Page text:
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Millions of obsolete PCs enter waste stream

Millions of obsolete PCs enter waste stream

People make a beeline for websites that offer free computers, but Paul Kirk couldn't give away 800 Pentium PCs late last year.

Computer disposal firms declined to take the machines, saying they were already loaded with castoffs that weren't year 2000 compliant. Charities and schools said 133MHz was too slow for them.

Finally, Kirk, information technology manager at United Companies Financial, was able to sell about 400 PCs to employees for $US5 each. The rest went to recyclers that dismantled them and sold the scrap copper, gold and glass.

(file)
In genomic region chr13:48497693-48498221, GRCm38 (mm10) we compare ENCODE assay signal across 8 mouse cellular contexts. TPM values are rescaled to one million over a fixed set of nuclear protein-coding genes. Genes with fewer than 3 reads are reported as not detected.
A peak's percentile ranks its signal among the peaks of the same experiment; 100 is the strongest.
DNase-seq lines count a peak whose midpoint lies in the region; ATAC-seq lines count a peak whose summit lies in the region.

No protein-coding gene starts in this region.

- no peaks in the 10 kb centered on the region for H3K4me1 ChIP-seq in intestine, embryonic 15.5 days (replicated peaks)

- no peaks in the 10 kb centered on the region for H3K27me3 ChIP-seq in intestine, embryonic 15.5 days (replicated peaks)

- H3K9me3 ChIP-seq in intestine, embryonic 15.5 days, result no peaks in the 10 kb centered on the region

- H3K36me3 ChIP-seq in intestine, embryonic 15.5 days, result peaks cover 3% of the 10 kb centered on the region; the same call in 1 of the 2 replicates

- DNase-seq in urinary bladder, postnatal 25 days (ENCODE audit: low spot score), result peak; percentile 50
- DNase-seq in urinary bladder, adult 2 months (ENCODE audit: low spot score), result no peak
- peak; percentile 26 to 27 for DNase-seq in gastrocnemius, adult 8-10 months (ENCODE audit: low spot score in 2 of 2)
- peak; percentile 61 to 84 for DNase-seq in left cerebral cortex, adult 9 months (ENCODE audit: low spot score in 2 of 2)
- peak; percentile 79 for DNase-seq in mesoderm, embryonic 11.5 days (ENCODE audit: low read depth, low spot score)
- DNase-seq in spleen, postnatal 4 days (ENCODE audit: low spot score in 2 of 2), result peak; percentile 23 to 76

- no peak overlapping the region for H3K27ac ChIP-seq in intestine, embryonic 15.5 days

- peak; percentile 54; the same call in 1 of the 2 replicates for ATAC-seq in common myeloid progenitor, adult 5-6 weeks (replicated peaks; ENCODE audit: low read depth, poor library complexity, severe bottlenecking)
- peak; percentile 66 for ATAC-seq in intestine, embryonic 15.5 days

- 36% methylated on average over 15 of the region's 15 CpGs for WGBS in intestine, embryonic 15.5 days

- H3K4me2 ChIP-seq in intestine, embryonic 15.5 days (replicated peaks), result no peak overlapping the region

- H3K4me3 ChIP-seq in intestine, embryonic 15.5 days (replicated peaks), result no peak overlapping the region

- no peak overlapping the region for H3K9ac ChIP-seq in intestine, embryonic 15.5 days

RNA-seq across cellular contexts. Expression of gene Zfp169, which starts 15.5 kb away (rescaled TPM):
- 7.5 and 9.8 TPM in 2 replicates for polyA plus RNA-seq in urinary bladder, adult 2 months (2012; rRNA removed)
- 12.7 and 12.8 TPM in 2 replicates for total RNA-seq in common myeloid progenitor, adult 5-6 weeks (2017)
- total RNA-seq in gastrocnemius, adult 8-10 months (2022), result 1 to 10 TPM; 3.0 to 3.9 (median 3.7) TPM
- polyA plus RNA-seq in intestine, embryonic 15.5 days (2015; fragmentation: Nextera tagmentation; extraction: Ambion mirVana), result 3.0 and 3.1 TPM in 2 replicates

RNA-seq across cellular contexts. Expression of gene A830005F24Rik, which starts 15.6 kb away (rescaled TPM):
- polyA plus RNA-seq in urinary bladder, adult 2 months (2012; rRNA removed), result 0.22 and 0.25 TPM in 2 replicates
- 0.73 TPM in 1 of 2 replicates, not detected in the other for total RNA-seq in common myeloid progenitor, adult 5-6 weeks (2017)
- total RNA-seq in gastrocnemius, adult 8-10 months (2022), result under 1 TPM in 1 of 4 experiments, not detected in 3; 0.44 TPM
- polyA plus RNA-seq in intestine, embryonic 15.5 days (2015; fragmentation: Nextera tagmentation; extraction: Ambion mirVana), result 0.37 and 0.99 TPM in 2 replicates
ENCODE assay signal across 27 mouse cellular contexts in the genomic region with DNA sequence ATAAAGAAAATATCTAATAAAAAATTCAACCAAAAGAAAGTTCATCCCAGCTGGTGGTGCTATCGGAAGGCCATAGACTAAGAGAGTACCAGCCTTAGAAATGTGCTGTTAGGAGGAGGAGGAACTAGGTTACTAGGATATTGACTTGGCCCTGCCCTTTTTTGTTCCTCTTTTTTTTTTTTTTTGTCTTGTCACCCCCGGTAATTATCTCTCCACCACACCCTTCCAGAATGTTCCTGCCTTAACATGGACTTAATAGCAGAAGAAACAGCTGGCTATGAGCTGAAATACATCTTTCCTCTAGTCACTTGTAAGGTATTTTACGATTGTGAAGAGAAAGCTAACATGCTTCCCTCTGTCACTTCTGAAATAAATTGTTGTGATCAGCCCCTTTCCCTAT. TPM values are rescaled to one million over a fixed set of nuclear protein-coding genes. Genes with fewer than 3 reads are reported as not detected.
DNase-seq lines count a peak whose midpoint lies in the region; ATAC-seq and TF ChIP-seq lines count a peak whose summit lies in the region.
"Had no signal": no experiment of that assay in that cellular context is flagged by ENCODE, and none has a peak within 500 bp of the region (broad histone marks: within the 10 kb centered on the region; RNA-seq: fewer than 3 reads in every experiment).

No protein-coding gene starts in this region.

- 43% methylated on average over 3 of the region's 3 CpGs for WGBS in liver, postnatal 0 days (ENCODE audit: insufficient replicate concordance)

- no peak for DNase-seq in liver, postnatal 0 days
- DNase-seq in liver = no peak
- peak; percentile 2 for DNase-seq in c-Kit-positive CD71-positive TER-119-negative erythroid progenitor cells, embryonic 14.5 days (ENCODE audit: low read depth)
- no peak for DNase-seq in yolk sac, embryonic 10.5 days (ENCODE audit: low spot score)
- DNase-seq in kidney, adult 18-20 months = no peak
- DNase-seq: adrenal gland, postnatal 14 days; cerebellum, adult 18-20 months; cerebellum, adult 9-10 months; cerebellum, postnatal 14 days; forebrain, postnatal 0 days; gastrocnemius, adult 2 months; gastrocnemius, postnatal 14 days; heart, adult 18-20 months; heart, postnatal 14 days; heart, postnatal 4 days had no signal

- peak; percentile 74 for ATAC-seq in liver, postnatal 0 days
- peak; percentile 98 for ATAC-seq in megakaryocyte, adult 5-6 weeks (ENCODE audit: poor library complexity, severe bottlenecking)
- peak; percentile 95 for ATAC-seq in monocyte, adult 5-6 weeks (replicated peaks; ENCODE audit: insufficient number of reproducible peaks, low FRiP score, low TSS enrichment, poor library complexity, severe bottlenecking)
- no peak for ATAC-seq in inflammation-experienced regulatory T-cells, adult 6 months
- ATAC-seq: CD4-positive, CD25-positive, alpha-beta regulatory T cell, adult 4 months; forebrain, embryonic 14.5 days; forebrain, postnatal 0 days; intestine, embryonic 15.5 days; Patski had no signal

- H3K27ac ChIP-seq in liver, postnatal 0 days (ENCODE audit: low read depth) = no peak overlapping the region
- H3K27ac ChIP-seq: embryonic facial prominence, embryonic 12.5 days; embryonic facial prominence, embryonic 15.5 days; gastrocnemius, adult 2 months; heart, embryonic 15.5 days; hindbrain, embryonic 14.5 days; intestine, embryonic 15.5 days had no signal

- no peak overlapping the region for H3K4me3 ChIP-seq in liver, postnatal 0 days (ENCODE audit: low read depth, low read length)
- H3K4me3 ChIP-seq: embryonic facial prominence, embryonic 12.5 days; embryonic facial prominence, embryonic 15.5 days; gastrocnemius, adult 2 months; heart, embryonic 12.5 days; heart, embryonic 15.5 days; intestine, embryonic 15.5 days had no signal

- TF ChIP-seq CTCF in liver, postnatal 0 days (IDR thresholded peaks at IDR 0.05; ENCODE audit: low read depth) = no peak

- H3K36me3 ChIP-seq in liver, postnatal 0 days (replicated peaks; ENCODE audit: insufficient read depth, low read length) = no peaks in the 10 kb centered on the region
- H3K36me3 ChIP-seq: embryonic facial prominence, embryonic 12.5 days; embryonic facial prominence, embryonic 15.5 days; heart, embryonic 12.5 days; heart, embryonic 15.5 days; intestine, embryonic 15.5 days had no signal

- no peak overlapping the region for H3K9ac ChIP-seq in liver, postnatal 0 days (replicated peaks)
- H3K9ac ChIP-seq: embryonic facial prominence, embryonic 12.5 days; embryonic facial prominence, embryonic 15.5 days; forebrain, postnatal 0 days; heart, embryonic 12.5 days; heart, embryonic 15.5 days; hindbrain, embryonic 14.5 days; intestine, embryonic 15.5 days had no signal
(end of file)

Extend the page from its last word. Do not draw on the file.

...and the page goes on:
This is an overlooked byproduct of Moore's Law: more garbage. Companies that upgrade hardware every three years face an increasingly critical problem: what to do with tired, old computers.

Only 39 per cent of 102 IT managers surveyed by IDG said they have a consistent, company-wide policy for dealing with retired hardware.

"People continue to ignore the situation. It's bad all around," said Frances O'Brien, an analyst at GartnerGroup.

Think about the volume: more than 20 million PCs became obsolete in 1998 -- but just 14 per cent of those were recycled or donated, according to the latest figures from the National Safety Council, an environmental watchdog group in Washington.

Gartner says 114 million PCs were sold last year, and another 133 million will be sold this year. And they'll all need a final resting place in a few years.


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